Sidney, NY (WBNG Binghamton) It's a tradition for an Islamic Community in Sidney. But, it's one the town now wants stopped.

The Town of Sidney says the law prevents the group from maintaining a cemetery on its property. The group says it's bias.

Action News reporter Matt Markham has the story.

"They pretty much keep to themselves, like, there's always rumors going around," said Evan Oliver of Sidney Center about the Muslim group on Wheat Hill Road.

"We expect it and we also know that most people aren't like it," said Hans Hass, a member of the Osmanli Naksibendi Hakkani order.

But the Islamic order never expected to hear this. The town wants the graves dug up. Graves they say were not permitted in the first place.

"They buried bodies. They buried one last November that was not authorized, and they just buried another one this summer," said town supervisor Bob McCarthy.

McCarthy says the property is not zoned for burials. If the cemetery is eventually abandoned, he says the town will have to pick up the cost of maintaining it.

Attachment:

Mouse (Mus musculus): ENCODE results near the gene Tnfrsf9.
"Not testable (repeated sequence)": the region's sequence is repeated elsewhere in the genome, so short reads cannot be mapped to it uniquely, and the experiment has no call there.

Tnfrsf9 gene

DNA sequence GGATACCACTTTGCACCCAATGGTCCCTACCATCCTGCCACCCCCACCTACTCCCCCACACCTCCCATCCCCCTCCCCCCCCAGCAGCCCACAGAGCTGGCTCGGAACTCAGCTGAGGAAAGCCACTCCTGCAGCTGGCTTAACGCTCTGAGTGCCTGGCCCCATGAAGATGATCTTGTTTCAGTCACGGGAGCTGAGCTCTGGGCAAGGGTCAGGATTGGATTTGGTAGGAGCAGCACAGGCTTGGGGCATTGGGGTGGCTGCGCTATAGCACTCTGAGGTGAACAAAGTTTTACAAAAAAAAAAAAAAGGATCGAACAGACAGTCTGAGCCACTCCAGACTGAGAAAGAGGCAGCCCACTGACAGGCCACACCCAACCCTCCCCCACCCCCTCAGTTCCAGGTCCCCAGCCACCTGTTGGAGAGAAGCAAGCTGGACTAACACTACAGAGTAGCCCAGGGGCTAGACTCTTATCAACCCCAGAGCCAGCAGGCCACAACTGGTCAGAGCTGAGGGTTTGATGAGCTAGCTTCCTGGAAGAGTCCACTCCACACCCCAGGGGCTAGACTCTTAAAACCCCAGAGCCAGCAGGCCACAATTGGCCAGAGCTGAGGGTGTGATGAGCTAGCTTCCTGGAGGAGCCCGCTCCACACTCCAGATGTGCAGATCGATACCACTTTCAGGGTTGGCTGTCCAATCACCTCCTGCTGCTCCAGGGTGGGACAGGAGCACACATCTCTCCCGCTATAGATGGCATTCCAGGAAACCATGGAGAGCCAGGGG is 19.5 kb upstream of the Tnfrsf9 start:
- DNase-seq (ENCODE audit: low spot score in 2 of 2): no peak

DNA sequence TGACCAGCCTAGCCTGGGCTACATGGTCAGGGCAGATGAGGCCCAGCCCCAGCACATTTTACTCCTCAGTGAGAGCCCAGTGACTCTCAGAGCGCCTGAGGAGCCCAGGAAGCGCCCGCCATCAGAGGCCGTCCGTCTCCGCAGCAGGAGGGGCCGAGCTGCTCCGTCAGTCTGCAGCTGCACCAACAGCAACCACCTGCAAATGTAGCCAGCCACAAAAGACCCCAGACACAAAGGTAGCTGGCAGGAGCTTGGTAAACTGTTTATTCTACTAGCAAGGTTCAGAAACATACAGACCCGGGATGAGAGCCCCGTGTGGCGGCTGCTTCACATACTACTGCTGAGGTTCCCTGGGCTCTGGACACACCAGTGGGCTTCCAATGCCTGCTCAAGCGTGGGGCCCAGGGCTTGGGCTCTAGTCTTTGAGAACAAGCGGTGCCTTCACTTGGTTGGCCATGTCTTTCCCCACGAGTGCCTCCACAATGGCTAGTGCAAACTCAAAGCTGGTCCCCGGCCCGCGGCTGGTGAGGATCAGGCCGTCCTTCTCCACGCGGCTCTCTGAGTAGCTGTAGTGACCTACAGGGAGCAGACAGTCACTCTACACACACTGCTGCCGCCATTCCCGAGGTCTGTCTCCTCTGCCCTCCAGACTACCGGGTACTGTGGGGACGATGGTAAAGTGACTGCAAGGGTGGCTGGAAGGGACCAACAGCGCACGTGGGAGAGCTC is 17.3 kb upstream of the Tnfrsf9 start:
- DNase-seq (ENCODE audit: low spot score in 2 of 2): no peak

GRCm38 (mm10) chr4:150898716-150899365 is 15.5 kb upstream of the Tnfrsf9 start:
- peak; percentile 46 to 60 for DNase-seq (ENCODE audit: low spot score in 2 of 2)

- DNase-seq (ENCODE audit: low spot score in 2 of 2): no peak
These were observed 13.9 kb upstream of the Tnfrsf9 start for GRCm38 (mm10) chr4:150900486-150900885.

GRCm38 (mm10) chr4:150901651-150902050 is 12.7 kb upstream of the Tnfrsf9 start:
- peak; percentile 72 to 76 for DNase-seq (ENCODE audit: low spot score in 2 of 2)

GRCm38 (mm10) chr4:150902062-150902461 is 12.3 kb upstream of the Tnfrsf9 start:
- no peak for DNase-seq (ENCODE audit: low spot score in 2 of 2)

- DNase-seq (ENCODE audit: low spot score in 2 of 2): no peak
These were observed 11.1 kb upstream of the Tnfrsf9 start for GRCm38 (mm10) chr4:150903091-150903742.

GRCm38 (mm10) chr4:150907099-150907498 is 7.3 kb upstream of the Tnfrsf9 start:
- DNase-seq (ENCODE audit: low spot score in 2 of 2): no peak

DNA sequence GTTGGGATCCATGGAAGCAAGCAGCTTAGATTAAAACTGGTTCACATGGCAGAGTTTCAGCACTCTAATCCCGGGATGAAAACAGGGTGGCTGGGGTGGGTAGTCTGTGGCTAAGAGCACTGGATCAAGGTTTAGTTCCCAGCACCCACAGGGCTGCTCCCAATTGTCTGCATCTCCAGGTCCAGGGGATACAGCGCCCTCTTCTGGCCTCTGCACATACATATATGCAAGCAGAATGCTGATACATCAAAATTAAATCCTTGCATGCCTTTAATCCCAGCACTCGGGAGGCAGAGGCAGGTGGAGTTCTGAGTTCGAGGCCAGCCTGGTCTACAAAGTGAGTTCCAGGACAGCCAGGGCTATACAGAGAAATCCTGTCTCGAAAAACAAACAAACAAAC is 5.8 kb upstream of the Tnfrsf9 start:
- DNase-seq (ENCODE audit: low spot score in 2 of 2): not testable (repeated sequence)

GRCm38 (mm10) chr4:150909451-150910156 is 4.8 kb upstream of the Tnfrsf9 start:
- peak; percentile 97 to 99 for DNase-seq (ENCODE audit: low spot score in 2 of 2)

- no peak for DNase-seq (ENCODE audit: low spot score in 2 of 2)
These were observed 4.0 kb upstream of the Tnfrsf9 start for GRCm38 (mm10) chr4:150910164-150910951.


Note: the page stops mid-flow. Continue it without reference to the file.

He points to other, traditional cemeteries in town, asking why Islamic community couldn't bury its members there.

"They're funded by themselves. They take care of themselves. They're not on the back of the local taxpayers." That, McCarthy says, is the real issue. Not religion.

"It has nothing to do with it," McCarthy said. "It's just that they're the only people who try to bury a body on their land."

"The issue seems to be that Mr. McCarthy seems to think that the law is something it isn't," Hass said.

The group says it obtained the paperwork it needed from the town and the state several years ago for the cemetery. But negative feelings about Muslims in society, and their residence in town, are the underlying issues.

"I have an idea that people outside the area behind this are stirring up fear, paranoia," Hass said.

People around Sidney have known about the community since they moved up from the New York City area a few years ago.

They say their burial battle is the talk of the town.

"It's none of my business, but it's their land," Oliver said.

Hallowed land to these people, who hope their departed rest in peace.

"It's still peaceful. It's the people that are making the problems that don't have the peace," Hass said.

The Muslim group says it is in the process of seeking legal counsel. The Sidney town attorney is studying the issue, as well.

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